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Study Says, Federal Tax Cuts For Small Businesses Doesn’t Help Create More Jobs, It Actually Creates Less

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Even though the last Presidential debate was about foreign affairs and the US foreign policies, both the candidates did not miss any opportunity to tell viewers which of them loved small businesses more. Both were categorical that they wanted to help entrepreneurs flourish and would do everything possible from tax cuts to federal loans to assist them.

Both the President and the Governor agreed that small businesses needed special treatment, because that was where jobs were created. Although the rhetoric sounded plausible and heartening, the truth is that whereas small businesses do create a lot of jobs, they are also responsible for the loss of a lot of jobs.

It does sound paradoxical that no one questions the very convincing case that both the Democrats and the Republican espouse about small businesses being the creator of jobs, when the truth is that they also contribute to loss of jobs.

Bo Burlingham wrote in an article in Inc. Magazine, titled “Who Really Creates The Jobs?” that “If you were to group together the vast majority of small companies their net job generation would add up to zero.” He says that what is more important is not job creation but net job generation.

He says the federal approach to encouraging and motivating small industries is all wrong. When you have a broad-based all-encompassing initiative like tax-cuts, it means that it goes to both the companies that have growth potential but also to companies that are a waste of resources.

Burlingham argues that the most popular government method of lowering the cost of capital, be it through loan guarantees or direct subsidies, makes the marketplace an uneven playing field as it rewards both the good and the useless. Moreover, it burdens startups with debt that they may find hard to repay.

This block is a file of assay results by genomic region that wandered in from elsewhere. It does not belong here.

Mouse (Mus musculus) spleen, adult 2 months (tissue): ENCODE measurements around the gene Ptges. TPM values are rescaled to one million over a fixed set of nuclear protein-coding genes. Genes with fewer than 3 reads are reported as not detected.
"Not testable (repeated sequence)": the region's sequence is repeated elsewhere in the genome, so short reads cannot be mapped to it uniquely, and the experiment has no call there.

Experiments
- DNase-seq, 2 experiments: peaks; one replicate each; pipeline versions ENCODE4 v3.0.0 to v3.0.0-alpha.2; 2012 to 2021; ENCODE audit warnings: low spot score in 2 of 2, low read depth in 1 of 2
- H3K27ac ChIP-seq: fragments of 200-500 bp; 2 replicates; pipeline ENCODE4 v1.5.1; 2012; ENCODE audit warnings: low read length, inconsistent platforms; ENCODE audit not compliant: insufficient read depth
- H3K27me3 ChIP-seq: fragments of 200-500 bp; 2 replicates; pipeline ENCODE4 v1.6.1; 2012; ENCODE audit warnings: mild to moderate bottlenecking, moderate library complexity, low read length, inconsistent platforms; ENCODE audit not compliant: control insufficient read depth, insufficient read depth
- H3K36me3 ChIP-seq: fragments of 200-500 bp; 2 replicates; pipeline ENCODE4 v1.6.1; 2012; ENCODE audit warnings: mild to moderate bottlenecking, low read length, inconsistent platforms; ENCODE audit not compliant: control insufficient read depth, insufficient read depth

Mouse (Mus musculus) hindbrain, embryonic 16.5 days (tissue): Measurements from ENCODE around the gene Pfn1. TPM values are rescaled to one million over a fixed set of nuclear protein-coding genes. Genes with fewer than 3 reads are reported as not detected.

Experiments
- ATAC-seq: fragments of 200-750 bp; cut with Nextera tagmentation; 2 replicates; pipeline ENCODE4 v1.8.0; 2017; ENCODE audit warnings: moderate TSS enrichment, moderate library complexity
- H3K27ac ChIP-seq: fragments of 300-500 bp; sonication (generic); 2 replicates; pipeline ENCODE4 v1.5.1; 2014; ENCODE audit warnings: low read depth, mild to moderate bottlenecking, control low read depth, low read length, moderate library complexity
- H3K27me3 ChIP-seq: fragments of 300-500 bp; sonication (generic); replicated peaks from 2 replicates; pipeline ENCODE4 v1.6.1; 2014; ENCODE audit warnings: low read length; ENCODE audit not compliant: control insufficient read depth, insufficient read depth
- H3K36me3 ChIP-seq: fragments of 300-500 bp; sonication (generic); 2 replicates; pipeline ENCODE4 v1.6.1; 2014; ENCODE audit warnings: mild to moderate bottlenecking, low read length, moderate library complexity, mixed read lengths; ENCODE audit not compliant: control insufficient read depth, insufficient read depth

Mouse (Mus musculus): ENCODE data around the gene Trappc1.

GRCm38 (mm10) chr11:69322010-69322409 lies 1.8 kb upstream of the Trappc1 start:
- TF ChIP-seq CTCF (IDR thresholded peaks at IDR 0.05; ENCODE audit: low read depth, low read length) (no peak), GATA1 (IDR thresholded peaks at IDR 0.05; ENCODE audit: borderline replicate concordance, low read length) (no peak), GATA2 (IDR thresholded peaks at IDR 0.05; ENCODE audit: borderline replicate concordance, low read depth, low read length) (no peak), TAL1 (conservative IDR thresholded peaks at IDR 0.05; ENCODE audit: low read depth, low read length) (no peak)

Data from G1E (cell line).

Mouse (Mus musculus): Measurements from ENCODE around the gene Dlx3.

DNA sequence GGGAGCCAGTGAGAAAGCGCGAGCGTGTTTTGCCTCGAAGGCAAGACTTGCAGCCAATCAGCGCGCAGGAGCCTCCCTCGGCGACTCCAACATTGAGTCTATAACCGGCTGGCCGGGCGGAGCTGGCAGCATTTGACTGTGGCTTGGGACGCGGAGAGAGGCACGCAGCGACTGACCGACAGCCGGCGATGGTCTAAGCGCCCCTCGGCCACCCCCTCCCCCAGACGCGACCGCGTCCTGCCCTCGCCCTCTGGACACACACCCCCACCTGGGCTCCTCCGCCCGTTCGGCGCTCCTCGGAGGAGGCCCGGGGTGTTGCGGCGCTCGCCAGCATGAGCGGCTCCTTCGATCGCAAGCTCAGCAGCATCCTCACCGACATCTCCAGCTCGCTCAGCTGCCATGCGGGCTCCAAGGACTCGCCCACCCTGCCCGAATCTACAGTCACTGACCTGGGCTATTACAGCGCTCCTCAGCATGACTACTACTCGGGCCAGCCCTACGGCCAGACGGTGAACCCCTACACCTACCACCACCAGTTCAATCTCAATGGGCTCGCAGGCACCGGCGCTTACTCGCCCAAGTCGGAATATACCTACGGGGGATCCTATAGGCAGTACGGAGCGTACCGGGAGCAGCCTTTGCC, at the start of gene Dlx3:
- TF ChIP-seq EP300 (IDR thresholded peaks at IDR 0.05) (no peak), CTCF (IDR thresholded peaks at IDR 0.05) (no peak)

In addition, government loans and financial assistance starts from the grassroots level, where it is hard to differentiate between the worthy and the unworthy and do little to obliterate impediments that obstruct and hinder growth.

Obstacles that small business faces are a shortage of qualified recruits for supervisory level jobs, dealing with local government bureaucracies or working with local universities for potential workers.

Burlingham suggests the government put in place what he calls an “economic gardening” approach to economic development. A case study that proved very successful for Littleton, Colorado that put in place the suggestion with astounding results.

The city provided local companies with knowhow on “marketing, competitive intelligence, and industry trends.” It also offered specialized instruction in highly developed management systems. It organized a collaborative telecommunication curriculum and an e-commerce course with the local community college, which helped bring together organizations from the same industry, helping them to interact and learn from one another.  Within two decades the number of jobs in the city grew by 100 percent and sales tax revenues increased 300 percent.

The government should understand that it is not leveling the playing field that will create more jobs. It is that the youth are to be treated like vulnerable seedlings and need to be nurtured with care. Water them, provide them with fertilizers but weed out those who do not merit being there.

So the government would be better off providing the right kind of job training, not at the entry level, but for supervisory jobs. It should help existing local businesses and bolster them rather than try to attract new ones. They should help entrepreneurs negotiate the bureaucracy and help delays in procuring permissions. 

Academic support will be a great boost to job generation and the government should ensure ways to get the universities involved and that they should make their graduates more technology proficient and more vocation-oriented and last the government should change the tax code to make self-funding easier and not make people dependent on debts and loans.

Study Says, Federal Tax Cuts For Small Businesses Doesn’t Help Create More Jobs, It Actually Creates Less by
Authored by: Harrison Barnes